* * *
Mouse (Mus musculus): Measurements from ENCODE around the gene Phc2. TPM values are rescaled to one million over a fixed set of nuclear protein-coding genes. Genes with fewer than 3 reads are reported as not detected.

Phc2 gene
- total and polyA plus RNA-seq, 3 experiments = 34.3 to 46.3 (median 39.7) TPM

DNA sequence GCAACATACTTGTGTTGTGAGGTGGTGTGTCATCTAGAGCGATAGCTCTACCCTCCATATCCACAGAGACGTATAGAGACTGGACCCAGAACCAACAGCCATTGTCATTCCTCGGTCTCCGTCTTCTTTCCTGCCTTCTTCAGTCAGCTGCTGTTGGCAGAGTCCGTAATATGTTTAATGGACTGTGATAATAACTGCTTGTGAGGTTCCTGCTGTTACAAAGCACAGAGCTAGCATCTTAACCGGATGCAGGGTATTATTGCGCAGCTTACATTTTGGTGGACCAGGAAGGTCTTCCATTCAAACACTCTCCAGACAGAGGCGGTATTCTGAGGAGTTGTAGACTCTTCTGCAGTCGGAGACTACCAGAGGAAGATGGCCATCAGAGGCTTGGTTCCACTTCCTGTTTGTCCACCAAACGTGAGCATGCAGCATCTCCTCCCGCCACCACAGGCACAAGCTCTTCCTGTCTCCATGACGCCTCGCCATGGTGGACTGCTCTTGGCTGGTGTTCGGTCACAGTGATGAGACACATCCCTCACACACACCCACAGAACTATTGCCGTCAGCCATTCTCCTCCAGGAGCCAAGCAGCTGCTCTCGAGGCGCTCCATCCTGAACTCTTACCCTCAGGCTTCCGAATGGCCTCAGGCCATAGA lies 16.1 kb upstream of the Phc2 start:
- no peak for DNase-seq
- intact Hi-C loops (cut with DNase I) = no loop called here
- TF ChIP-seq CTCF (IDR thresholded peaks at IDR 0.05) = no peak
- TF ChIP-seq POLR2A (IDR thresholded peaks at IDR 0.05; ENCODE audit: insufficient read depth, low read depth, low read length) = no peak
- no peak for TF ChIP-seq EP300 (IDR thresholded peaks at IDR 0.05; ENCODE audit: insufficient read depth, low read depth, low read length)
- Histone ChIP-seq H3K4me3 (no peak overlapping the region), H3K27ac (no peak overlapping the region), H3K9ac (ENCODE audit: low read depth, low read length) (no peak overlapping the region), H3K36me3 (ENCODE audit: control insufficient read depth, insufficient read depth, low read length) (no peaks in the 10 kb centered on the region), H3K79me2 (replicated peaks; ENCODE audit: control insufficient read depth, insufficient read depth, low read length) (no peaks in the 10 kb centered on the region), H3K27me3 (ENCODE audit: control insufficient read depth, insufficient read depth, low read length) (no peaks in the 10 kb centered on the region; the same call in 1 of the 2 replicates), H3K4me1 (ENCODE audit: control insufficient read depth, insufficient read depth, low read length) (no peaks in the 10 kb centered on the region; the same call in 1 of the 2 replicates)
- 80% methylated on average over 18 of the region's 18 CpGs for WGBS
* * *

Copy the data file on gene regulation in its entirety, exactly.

Mouse (Mus musculus): Measurements from ENCODE around the gene Phc2. TPM values are rescaled to one million over a fixed set of nuclear protein-coding genes. Genes with fewer than 3 reads are reported as not detected.

Phc2 gene
- total and polyA plus RNA-seq, 3 experiments = 34.3 to 46.3 (median 39.7) TPM

DNA sequence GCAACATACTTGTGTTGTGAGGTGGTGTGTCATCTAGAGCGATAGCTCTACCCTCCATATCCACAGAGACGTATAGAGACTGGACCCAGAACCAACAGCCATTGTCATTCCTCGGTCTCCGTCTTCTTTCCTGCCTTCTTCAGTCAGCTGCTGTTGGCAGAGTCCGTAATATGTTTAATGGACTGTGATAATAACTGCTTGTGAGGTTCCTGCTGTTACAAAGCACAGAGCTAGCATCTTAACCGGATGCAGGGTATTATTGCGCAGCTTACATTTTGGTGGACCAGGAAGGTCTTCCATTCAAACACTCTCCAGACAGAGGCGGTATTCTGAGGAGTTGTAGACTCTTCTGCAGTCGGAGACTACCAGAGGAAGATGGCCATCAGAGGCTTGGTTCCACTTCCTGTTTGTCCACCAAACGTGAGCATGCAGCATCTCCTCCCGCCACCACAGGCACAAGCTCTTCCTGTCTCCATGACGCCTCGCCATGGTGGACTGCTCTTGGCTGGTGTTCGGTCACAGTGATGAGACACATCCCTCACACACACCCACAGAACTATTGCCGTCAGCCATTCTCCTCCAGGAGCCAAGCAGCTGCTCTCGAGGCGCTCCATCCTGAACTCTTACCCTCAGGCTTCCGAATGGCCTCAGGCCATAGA lies 16.1 kb upstream of the Phc2 start:
- no peak for DNase-seq
- intact Hi-C loops (cut with DNase I) = no loop called here
- TF ChIP-seq CTCF (IDR thresholded peaks at IDR 0.05) = no peak
- TF ChIP-seq POLR2A (IDR thresholded peaks at IDR 0.05; ENCODE audit: insufficient read depth, low read depth, low read length) = no peak
- no peak for TF ChIP-seq EP300 (IDR thresholded peaks at IDR 0.05; ENCODE audit: insufficient read depth, low read depth, low read length)
- Histone ChIP-seq H3K4me3 (no peak overlapping the region), H3K27ac (no peak overlapping the region), H3K9ac (ENCODE audit: low read depth, low read length) (no peak overlapping the region), H3K36me3 (ENCODE audit: control insufficient read depth, insufficient read depth, low read length) (no peaks in the 10 kb centered on the region), H3K79me2 (replicated peaks; ENCODE audit: control insufficient read depth, insufficient read depth, low read length) (no peaks in the 10 kb centered on the region), H3K27me3 (ENCODE audit: control insufficient read depth, insufficient read depth, low read length) (no peaks in the 10 kb centered on the region; the same call in 1 of the 2 replicates), H3K4me1 (ENCODE audit: control insufficient read depth, insufficient read depth, low read length) (no peaks in the 10 kb centered on the region; the same call in 1 of the 2 replicates)
- 80% methylated on average over 18 of the region's 18 CpGs for WGBS